Buruma starts from a secular stance: "Not having had either the benefits -- or miseries -- of a religious upbringing ... I cannot write as a partisan of any faith," he says. "I am not a militant atheist but duck behind the safe screen of agnosticism when challenged." At the same time, he does not think that "religious faith, the desire for metaphysical answers to questions that cannot be rationally answered, the need for and delight in mystical ritual and spiritual speculation, will go away. Nor am I persuaded that they should."
His bottom line is that "religious authority and secular rule" must be kept apart, but he recognizes that this, like so much else, is complicated. In the name of freeing government from religious interference, rulers from Robespierre to Mao have frequently set up the state or themselves as quasi-religious powers.
Buruma has little sympathy for laicité, the French version of secularism that understands state neutrality as barring religious expression from public space, as in the law that prohibits Muslim girls from wearing headscarves in public schools. Nor does he think much of the French tradition of officially recognizing certain religious leaders as presumably moderate intermediaries between their faithful and the government: "A democratic state has no business being an arbiter in theological affairs."
The crucial thing is simply that citizens observe the law and "the basic rules of democratic society" -- free speech and expression, free elections, independent judiciaries. Buruma disagrees with those conservatives insisting that this social commitment to the rules of democracy will collapse without a renewed sense of the continent's religious heritage -- and also with their counterparts on the left calling for a cultural immersion in one form or another of "Enlightenment values." (Buruma is mischievous enough to remind readers that "the Enlightenment consisted of many things," the Marquis de Sade as well as Spinoza.)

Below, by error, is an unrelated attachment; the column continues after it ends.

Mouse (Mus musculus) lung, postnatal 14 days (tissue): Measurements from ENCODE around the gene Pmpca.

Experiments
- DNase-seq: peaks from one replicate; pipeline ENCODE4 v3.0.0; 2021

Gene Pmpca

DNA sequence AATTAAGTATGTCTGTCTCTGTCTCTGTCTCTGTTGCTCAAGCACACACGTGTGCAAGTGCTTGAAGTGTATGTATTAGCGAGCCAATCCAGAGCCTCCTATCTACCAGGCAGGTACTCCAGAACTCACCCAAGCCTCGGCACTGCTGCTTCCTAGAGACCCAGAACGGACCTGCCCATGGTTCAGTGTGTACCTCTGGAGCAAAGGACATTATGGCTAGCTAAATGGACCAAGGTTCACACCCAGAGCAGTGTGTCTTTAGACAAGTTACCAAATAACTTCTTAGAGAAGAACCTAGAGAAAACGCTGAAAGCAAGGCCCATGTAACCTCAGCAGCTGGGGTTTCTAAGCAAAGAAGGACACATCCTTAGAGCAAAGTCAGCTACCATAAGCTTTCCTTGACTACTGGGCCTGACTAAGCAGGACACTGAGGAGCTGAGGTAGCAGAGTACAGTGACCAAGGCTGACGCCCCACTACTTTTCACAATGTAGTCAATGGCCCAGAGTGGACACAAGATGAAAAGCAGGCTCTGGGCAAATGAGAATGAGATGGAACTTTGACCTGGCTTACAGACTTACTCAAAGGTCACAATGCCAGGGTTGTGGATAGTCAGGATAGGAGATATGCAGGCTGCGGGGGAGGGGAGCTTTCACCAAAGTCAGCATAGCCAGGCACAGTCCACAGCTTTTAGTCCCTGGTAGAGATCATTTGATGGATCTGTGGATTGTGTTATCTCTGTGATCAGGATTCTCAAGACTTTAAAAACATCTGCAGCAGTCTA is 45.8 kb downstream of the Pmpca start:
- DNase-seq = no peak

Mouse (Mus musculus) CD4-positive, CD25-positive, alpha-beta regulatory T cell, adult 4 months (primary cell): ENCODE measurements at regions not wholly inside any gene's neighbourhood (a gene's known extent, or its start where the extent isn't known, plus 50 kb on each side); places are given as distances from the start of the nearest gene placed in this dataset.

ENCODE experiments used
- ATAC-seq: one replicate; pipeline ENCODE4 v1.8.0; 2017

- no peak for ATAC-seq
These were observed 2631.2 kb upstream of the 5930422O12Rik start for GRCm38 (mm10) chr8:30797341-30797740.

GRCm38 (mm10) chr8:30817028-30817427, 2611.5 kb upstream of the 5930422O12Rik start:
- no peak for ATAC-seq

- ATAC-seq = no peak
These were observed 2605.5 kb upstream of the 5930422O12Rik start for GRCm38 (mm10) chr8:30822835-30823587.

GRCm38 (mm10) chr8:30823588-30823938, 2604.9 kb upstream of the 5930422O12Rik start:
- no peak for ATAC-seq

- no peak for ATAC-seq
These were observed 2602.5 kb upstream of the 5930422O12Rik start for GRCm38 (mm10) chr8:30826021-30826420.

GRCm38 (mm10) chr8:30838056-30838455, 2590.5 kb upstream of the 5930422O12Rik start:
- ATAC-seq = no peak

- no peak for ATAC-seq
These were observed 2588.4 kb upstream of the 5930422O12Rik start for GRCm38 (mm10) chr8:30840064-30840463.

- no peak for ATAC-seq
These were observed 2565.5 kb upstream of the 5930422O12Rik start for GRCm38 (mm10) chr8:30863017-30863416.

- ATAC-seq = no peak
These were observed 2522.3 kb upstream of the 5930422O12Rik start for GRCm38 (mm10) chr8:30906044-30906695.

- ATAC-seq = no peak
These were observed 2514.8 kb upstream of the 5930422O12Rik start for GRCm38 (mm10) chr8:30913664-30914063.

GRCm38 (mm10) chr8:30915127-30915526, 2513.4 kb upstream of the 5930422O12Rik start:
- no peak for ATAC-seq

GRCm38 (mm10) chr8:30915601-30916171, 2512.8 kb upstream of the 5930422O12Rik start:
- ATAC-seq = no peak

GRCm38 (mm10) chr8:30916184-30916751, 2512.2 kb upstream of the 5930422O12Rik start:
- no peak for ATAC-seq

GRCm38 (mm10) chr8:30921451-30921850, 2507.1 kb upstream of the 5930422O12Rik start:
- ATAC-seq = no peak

Nor is he moved by those in China and Japan who look to the state to remedy a "spiritual vacuum" created by recent prosperity: "It is not the task of a liberal democratic state to provide answers to the deeper questions about life, let alone impose metaphysical beliefs on its citizens." Religious communities, whether of Muslims, Christians, Jews, or any other believers, should be able to "assert their own norms and beliefs in public," but they cannot be buffered from criticism by laws against blasphemy or any limits on speech not deliberately meant to incite violence or discrimination.
So far, so good. Buruma's minimalist approach is certainly more likely to serve democracy than panicked proposals for state-enforced conformity. But Taming the Gods does not really answer all its author's questions.
Buruma is surely right in claiming that religion "is not the only moral glue available to hold a society together," but does it follow that "shared values are not essential for a democracy to function, as long as citizens abide by the laws"? What if they obey the law and play by his barebones rules of the liberal democratic game only out of convenience or as an unavoidable evil? No, "there has to be a common view that those rules are not only just but worth defending." (To his procedural rules of free speech, free elections, and so on, many of us would add substantive rights to privacy, basic education, and equal treatment, among other things.) When he urges respect for religious sensibilities without recourse to the law, he appeals to the natural restraint of "people in civilized societies." Isn't he looking to something culturally "thicker" than merely obeying the law and following democratic procedures?